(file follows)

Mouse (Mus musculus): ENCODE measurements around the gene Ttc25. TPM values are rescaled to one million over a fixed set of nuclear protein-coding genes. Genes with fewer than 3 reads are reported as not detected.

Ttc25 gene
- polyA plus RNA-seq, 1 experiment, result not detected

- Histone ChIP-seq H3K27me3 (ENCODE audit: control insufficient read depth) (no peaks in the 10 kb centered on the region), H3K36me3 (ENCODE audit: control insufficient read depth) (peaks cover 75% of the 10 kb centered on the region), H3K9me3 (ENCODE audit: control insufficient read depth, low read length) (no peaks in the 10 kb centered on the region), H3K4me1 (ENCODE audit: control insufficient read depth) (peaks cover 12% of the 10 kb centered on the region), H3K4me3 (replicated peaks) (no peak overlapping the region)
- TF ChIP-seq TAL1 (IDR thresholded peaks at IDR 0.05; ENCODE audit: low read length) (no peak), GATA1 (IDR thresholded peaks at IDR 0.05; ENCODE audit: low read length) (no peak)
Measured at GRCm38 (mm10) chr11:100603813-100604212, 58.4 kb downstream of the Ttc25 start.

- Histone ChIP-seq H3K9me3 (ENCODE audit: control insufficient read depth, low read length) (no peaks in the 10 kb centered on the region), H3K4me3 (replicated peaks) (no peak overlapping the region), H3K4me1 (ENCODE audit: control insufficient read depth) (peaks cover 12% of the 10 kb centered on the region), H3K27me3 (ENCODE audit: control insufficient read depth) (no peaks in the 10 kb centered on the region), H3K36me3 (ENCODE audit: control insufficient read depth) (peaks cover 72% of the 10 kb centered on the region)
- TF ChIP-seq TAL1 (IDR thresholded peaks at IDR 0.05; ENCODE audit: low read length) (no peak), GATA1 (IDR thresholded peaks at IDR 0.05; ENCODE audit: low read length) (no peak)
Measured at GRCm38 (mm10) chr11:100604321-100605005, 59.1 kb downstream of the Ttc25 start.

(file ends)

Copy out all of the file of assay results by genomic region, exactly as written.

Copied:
Mouse (Mus musculus): ENCODE measurements around the gene Ttc25. TPM values are rescaled to one million over a fixed set of nuclear protein-coding genes. Genes with fewer than 3 reads are reported as not detected.

Ttc25 gene
- polyA plus RNA-seq, 1 experiment, result not detected

- Histone ChIP-seq H3K27me3 (ENCODE audit: control insufficient read depth) (no peaks in the 10 kb centered on the region), H3K36me3 (ENCODE audit: control insufficient read depth) (peaks cover 75% of the 10 kb centered on the region), H3K9me3 (ENCODE audit: control insufficient read depth, low read length) (no peaks in the 10 kb centered on the region), H3K4me1 (ENCODE audit: control insufficient read depth) (peaks cover 12% of the 10 kb centered on the region), H3K4me3 (replicated peaks) (no peak overlapping the region)
- TF ChIP-seq TAL1 (IDR thresholded peaks at IDR 0.05; ENCODE audit: low read length) (no peak), GATA1 (IDR thresholded peaks at IDR 0.05; ENCODE audit: low read length) (no peak)
Measured at GRCm38 (mm10) chr11:100603813-100604212, 58.4 kb downstream of the Ttc25 start.

- Histone ChIP-seq H3K9me3 (ENCODE audit: control insufficient read depth, low read length) (no peaks in the 10 kb centered on the region), H3K4me3 (replicated peaks) (no peak overlapping the region), H3K4me1 (ENCODE audit: control insufficient read depth) (peaks cover 12% of the 10 kb centered on the region), H3K27me3 (ENCODE audit: control insufficient read depth) (no peaks in the 10 kb centered on the region), H3K36me3 (ENCODE audit: control insufficient read depth) (peaks cover 72% of the 10 kb centered on the region)
- TF ChIP-seq TAL1 (IDR thresholded peaks at IDR 0.05; ENCODE audit: low read length) (no peak), GATA1 (IDR thresholded peaks at IDR 0.05; ENCODE audit: low read length) (no peak)
Measured at GRCm38 (mm10) chr11:100604321-100605005, 59.1 kb downstream of the Ttc25 start.